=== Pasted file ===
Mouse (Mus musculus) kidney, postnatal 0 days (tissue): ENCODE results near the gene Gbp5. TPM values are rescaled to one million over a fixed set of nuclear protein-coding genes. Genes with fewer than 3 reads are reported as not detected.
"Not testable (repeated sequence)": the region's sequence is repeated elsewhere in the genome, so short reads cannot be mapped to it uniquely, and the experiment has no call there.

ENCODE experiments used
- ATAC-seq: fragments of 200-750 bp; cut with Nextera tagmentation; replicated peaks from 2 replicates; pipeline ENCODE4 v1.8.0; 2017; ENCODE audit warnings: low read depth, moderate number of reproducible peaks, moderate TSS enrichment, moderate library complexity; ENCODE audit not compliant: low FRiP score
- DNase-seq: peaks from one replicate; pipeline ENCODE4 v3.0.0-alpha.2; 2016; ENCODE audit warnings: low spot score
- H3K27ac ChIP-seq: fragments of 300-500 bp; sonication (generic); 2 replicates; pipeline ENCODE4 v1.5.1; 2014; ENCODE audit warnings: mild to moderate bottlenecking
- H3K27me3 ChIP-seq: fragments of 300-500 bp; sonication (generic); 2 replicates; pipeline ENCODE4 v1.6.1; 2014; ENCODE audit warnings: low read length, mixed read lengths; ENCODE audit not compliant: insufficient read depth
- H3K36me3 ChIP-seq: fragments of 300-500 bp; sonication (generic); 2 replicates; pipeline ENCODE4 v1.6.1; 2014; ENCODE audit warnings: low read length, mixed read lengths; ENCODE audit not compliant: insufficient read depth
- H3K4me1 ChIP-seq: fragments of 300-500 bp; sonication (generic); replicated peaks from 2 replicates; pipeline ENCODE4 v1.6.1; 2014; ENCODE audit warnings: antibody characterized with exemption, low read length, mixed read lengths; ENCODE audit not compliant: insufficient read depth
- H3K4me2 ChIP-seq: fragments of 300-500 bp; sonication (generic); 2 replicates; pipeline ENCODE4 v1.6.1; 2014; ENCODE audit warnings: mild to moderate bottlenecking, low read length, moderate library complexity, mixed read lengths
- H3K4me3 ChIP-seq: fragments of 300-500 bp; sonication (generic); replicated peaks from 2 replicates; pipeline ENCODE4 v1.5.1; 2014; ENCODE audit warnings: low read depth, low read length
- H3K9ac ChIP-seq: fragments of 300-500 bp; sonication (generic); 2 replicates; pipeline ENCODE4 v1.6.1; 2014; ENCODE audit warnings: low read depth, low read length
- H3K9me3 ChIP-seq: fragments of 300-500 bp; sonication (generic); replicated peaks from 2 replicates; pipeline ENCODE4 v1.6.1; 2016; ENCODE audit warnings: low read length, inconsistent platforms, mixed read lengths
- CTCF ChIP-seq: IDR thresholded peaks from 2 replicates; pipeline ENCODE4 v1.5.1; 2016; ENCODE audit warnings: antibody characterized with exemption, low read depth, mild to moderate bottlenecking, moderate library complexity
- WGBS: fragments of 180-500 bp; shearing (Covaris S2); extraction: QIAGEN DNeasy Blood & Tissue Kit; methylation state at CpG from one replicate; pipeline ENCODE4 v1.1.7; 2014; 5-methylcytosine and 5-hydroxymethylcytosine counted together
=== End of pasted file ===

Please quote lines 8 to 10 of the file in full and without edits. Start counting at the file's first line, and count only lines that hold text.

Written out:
- H3K36me3 ChIP-seq: fragments of 300-500 bp; sonication (generic); 2 replicates; pipeline ENCODE4 v1.6.1; 2014; ENCODE audit warnings: low read length, mixed read lengths; ENCODE audit not compliant: insufficient read depth
- H3K4me1 ChIP-seq: fragments of 300-500 bp; sonication (generic); replicated peaks from 2 replicates; pipeline ENCODE4 v1.6.1; 2014; ENCODE audit warnings: antibody characterized with exemption, low read length, mixed read lengths; ENCODE audit not compliant: insufficient read depth
- H3K4me2 ChIP-seq: fragments of 300-500 bp; sonication (generic); 2 replicates; pipeline ENCODE4 v1.6.1; 2014; ENCODE audit warnings: mild to moderate bottlenecking, low read length, moderate library complexity, mixed read lengths